Pope Francis: A Grateful Heart is a Happy Heart

Gratitude is underused

At Audience, Reflects on the Masterpiece of the Body of Christ

By Deborah Castellano Lubov

VATICAN CITY, October 22, 2014 (Zenit.org) – While speaking on the beauty of the unity of the Church at his weekly General Audience, Pope Francis also used the occasion to remind the faithful to not give into those actions which divide it, such as jealousy and feeling superior.

Posing a question to the thousands gathered in St. Peter’s Square, the Pope said, “Today, we wish to ask ourselves: In what sense does the Church form the body? And why is it defined as ‘the body of Christ?’”

He reminded the faithful of the words of St. Paul that, “Just as our body is one, but made up of many members, so it is with Christ and the Church.”

Starting with the Apostle Paul, he said this expression of the body is applied to Church and is recognized as his most profound and beautiful distinctive trait.

The image of the body, he said, is used “when one wants to show how the elements that make up a reality are closely united with one another and form together one thing.”

“The Church,” the Holy Father clarified, “is not only a body built in the Spirit: the Church is the body of Christ! And it is not simply a way of saying: We truly are! It is the great gift that we receive on the day of our Baptisms!”

In the Sacrament of Baptism, the Holy Father continued, “Christ makes us His.”

Jesus, he added, welcomes us into “the heart of the mystery of the Cross, the supreme mystery of his love for us, to make us rise again with Him, as new creatures.”

A Jealous Heart Dismembers the Church

The Holy Father then went on to caution faithful against that which can “shatter” or “divide” the Church.

Speaking on jealousy, he said, “This dismembers, it hurts us! You shouldn’t do it!

“A jealous heart, is a bitter heart, a heart that instead of blood looks like it’s full of vinegar. It is heart that is never happy. It is a heart that dismembers the community.”

Asking then what we should instead do, he responded, “Appreciate, in our community, the gifts, the qualities of others, of our brothers and sisters.”

The 77 year old Pontiff reiterated St. Paul’s advice to the Corinthians: Do not esteem anyone as superior to the other.

“This is ugly! Don’t ever do it! And when this thought comes to you, remember your sins, those that no one knows about, shame yourself before God and say, ‘You Lord, you know who is superior. I will shut my mouth,’” he said.

“All these things are not good because,” he added, “instead of building and making the Church grow as the body of Christ, it shatters into many pieces, it dismembers it.”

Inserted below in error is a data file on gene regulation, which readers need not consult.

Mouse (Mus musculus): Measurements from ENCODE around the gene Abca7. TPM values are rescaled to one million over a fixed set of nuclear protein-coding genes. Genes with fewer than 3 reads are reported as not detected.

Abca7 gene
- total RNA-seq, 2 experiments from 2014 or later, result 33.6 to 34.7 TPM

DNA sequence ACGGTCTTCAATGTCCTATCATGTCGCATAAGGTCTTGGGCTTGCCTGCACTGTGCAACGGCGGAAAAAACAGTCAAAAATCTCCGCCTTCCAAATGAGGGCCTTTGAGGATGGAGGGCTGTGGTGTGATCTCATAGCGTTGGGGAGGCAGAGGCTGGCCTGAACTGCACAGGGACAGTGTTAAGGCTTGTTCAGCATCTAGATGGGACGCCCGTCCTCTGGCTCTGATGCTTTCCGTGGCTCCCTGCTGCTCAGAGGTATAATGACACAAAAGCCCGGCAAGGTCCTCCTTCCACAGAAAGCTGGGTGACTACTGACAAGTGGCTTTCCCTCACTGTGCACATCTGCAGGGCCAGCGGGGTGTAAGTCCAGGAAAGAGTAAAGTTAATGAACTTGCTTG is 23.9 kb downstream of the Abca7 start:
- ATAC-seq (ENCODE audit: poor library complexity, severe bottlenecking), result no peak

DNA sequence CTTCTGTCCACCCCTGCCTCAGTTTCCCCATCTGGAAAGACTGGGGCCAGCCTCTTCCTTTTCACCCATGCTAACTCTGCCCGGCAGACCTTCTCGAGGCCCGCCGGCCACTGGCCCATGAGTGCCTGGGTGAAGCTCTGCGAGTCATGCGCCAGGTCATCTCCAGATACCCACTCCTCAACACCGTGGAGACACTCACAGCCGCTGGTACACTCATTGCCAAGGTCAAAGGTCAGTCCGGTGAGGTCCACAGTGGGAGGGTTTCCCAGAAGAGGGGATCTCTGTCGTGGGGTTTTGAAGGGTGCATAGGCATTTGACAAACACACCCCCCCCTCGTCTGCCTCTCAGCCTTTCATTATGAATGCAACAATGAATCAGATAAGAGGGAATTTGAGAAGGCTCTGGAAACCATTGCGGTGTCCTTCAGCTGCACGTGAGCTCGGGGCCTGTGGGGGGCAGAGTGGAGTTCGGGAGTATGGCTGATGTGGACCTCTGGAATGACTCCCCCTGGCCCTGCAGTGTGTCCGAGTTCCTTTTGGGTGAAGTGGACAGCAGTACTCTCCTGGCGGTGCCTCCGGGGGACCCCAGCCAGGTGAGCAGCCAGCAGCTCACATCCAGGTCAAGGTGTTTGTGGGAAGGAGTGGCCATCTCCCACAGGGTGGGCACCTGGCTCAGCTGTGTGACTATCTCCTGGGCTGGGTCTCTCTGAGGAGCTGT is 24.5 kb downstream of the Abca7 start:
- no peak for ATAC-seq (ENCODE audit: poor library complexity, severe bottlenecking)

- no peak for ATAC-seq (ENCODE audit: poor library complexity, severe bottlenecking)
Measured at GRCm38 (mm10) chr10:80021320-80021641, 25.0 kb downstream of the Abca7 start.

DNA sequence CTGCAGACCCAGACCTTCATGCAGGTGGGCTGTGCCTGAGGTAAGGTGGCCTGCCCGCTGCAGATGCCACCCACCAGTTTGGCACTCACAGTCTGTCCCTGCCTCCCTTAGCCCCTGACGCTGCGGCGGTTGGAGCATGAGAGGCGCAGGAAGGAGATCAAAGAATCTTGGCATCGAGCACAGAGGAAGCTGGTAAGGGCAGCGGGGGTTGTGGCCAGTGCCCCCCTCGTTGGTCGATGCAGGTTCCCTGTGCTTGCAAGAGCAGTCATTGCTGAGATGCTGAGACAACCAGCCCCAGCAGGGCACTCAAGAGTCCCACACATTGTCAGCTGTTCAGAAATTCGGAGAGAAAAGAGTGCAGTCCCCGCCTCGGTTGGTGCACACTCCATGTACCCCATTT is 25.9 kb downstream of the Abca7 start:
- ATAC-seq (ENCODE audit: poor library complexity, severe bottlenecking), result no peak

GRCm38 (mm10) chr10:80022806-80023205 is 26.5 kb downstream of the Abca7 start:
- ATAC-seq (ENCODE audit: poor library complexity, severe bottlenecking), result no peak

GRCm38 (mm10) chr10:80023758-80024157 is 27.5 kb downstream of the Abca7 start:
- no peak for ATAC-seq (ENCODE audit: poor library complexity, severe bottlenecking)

“Say thank you!” he said. “The heart that knows how to say thank you is a good heart, a noble heart, a heart that is happy.”

Francis invited those present to appreciate others qualities, be close and participate in the sufferings of the last ones and of those most needy, and expresses your gratitude to all.

Remembering Saint John Paul II

In his remarks to the Polish pilgrims, he recalled that today is the liturgical feast of Saint John Paul II.  Early this morning, several Masses were celebrated by various pilgrims in St. Peter’s Basilica to commemorate the recently canonized Pontiff.

At 5 p.m. in Krakow, there will be a Mass at the Saint John Paul II Center constructed near the Divine Mercy Sanctuary.

Speaking on his predecessor, Pope Francis reflected that Saint John Paul II “invited everyone to open their doors to Christ; in his first visit in your country has invoked the Holy Spirit to come down to renew the land of Poland; to all the world, he remembered the mystery of the Divine mercy.”

“His spiritual heritage is not forgotten,” he continued, “but he pushes us to reflection and concrete actions for the good of the Church, the family and of society. Praised be Jesus Christ!”

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3 Responses to Pope Francis: A Grateful Heart is a Happy Heart

  1. Geoff Kiernan says:

    “Don’t give into jealousy and feeling superior”
    I am one that is jealous of the defined dogma’s and doctrines of the One Holy Catholic and Apostolic church and I seek to defend he against any attempt to distort or disregard Her teachings.
    But I don’t feel superior to anyone except satan and only because of the Graces given me by Our Lord and without the slightest degree of worthiness or Merit on my part.
    Am I one of those to whom the Holy Father referred?


  2. kathleen says:

    Me too Geoff! I have absolutely nothing to feel ‘superior’ about, but I would turn into a bundle of fury to ‘jealously’ defend my Catholic Faith against her enemies. 🙂

    I’m also probably one of those norty, rood Trads the Holy Father disapproves so strongly of!


  3. Gertrude says:

    Me too! It isn’t a question of superiority, it’s a question of remaining faithful when all about you are losing or changing theirs. (apologies to Kipling for paraphrasing)


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